What’s a little bit odd about our story is that having these people selling things outside of the temple…having this market…is not a new thing. Every year, vendors would set themselves up outside of the temple. And Jesus knew this. I mean after all; Jesus grew up in the Jewish religious tradition. He was a Rabbi! He’d been to the temple many, many times. It’s not like he’d never seen this before. So why did Jesus get all worked up about it today?
To understand this, it might first be helpful to understand why the people were selling things at the temple in the first place.
An important part of the Jewish worship practice at the time was the act of the sacrifice. When people would come to the temple at the time of the Passover, it was expected that they would bring with them a living sacrifice…an animal that would be killed. These animals were a living penance…they were a way for the individual to pay for the things they had done wrong. They would give a sacrifice, in hope that their sins would be forgiven.
Not everyone had their own animals to bring, however, and so outside of the temple, people could purchase these animals…and because people came from far and wide, there were money changers there, who would change funds from whatever the person’s local currency was, to the currency they could use at the temple.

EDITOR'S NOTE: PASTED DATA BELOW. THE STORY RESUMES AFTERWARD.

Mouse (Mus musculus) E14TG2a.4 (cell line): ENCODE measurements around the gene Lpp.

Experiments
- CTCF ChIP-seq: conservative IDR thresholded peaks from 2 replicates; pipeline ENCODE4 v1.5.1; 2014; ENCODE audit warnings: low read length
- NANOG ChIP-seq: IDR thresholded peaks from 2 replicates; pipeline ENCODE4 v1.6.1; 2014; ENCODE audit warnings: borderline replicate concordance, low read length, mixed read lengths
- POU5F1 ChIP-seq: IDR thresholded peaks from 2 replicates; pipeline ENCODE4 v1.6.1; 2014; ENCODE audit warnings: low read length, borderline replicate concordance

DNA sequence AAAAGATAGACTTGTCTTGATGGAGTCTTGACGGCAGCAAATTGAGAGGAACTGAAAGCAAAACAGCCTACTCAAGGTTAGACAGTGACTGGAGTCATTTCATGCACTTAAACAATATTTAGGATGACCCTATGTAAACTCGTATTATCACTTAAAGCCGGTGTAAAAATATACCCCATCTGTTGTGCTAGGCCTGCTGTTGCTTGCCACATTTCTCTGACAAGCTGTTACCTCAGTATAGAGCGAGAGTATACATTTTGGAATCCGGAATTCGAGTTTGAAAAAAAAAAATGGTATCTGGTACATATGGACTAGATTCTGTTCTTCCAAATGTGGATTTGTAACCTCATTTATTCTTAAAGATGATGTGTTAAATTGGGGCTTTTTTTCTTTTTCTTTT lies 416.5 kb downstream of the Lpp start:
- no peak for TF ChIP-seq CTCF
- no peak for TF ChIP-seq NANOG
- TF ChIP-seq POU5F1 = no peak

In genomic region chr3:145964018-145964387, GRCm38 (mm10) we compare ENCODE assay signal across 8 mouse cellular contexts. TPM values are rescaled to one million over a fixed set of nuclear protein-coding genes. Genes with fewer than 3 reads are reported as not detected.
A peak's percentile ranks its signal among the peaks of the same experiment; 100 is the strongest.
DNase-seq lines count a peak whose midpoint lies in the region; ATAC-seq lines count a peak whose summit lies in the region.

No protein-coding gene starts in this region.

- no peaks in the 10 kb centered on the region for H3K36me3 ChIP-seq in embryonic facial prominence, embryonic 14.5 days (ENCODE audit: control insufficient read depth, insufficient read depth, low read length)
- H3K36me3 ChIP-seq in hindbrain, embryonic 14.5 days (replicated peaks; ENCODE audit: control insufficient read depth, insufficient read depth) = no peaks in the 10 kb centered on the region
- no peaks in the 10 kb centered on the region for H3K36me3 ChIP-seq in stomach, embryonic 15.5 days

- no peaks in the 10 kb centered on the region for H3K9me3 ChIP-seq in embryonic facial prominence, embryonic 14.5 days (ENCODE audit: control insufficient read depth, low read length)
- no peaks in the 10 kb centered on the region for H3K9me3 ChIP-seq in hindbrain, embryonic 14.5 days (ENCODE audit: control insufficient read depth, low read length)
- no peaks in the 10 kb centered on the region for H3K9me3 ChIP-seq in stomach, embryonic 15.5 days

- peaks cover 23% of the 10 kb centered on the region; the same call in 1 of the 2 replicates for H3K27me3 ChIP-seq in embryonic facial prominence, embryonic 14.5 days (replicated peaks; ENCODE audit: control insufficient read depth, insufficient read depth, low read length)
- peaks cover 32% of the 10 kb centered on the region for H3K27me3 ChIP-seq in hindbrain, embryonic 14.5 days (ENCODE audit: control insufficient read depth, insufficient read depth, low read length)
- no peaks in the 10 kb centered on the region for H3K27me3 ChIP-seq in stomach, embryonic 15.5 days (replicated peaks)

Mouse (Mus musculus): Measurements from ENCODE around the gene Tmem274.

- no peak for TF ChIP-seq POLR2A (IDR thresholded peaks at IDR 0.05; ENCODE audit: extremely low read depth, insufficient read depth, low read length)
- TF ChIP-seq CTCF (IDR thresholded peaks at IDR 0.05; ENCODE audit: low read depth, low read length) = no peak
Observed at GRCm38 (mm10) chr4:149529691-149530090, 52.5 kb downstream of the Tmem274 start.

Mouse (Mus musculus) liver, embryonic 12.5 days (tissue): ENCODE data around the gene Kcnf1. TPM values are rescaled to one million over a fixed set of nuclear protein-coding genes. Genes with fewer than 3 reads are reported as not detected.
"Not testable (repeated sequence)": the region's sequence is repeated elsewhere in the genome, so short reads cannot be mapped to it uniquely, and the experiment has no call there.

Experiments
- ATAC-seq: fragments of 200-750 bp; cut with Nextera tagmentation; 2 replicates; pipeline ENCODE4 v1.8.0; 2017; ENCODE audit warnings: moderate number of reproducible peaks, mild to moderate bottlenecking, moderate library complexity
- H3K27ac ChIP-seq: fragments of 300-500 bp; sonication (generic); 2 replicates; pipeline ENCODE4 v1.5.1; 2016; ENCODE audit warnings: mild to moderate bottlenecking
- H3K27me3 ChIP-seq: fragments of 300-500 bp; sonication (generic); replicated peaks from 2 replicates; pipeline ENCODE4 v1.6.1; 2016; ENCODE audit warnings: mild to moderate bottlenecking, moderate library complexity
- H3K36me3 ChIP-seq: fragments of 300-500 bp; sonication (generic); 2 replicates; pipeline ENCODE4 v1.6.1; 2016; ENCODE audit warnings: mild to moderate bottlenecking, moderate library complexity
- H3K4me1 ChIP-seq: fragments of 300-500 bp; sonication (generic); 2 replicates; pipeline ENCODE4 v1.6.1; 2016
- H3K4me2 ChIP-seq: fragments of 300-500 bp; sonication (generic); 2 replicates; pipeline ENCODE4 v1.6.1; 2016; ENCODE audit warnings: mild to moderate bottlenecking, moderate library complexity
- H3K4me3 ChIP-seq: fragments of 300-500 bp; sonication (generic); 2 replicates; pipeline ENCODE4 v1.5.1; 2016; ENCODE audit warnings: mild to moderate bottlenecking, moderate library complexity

You see, the “trade” that was going on outside of the temple that day was not only legitimate, it was necessary. If the livestock sellers and the money changers were not there, people could not make their sacrifice.
Now there have been a lot of theories as to why Jesus pulled out the whips and drove away the money changers and vendors that day.
- Some think it was because these vendors and money changers were cheating the poor…overcharging for their services.
- Some think it’s because he didn’t like the temple becoming a business.
Both of these things are probably true. But there is something else going on here that is very important. In his actions, Jesus was showing a preview of things yet to come. He was providing a look ahead…a trailer, if you will. It is a snapshot of the future. In his actions, Jesus is making this incredible, bold statement about the nature of sin, and sacrifice, and forgiveness.